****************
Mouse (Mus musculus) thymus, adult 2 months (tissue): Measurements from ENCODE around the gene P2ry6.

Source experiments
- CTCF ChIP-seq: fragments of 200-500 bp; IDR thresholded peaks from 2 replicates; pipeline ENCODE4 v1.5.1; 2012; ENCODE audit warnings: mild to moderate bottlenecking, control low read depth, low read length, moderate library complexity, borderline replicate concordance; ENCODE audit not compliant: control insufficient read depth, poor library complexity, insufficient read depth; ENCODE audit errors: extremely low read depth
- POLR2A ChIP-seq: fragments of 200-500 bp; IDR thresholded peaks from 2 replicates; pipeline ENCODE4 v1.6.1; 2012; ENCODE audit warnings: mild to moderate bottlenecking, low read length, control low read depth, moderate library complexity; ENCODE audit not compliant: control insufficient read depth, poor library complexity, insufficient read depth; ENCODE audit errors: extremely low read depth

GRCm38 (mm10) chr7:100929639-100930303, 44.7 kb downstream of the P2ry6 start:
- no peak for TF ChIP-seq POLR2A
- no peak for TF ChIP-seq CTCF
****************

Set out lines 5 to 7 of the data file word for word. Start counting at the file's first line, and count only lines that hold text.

GRCm38 (mm10) chr7:100929639-100930303, 44.7 kb downstream of the P2ry6 start:
- no peak for TF ChIP-seq POLR2A
- no peak for TF ChIP-seq CTCF